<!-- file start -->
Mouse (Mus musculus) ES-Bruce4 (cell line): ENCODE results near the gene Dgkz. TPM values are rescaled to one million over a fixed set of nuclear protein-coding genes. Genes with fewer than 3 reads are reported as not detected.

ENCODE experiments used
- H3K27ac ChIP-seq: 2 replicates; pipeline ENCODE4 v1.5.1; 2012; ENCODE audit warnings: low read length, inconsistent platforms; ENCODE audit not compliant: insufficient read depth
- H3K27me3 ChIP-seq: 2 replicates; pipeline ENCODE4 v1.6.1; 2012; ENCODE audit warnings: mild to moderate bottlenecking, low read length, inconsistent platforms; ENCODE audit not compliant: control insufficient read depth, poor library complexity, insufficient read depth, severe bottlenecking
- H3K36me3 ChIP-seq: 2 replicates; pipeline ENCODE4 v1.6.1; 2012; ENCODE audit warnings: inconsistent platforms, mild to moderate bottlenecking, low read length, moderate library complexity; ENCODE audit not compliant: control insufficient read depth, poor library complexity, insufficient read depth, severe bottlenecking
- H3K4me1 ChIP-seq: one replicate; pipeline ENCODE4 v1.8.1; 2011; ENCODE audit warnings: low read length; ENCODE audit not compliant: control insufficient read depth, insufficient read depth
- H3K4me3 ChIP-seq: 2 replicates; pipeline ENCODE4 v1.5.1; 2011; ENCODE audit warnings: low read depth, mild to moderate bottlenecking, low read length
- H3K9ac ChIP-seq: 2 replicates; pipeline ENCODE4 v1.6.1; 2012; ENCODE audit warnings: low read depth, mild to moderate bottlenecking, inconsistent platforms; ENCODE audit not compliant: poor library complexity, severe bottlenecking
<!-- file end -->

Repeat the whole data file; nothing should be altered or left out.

Mouse (Mus musculus) ES-Bruce4 (cell line): ENCODE results near the gene Dgkz. TPM values are rescaled to one million over a fixed set of nuclear protein-coding genes. Genes with fewer than 3 reads are reported as not detected.

ENCODE experiments used
- H3K27ac ChIP-seq: 2 replicates; pipeline ENCODE4 v1.5.1; 2012; ENCODE audit warnings: low read length, inconsistent platforms; ENCODE audit not compliant: insufficient read depth
- H3K27me3 ChIP-seq: 2 replicates; pipeline ENCODE4 v1.6.1; 2012; ENCODE audit warnings: mild to moderate bottlenecking, low read length, inconsistent platforms; ENCODE audit not compliant: control insufficient read depth, poor library complexity, insufficient read depth, severe bottlenecking
- H3K36me3 ChIP-seq: 2 replicates; pipeline ENCODE4 v1.6.1; 2012; ENCODE audit warnings: inconsistent platforms, mild to moderate bottlenecking, low read length, moderate library complexity; ENCODE audit not compliant: control insufficient read depth, poor library complexity, insufficient read depth, severe bottlenecking
- H3K4me1 ChIP-seq: one replicate; pipeline ENCODE4 v1.8.1; 2011; ENCODE audit warnings: low read length; ENCODE audit not compliant: control insufficient read depth, insufficient read depth
- H3K4me3 ChIP-seq: 2 replicates; pipeline ENCODE4 v1.5.1; 2011; ENCODE audit warnings: low read depth, mild to moderate bottlenecking, low read length
- H3K9ac ChIP-seq: 2 replicates; pipeline ENCODE4 v1.6.1; 2012; ENCODE audit warnings: low read depth, mild to moderate bottlenecking, inconsistent platforms; ENCODE audit not compliant: poor library complexity, severe bottlenecking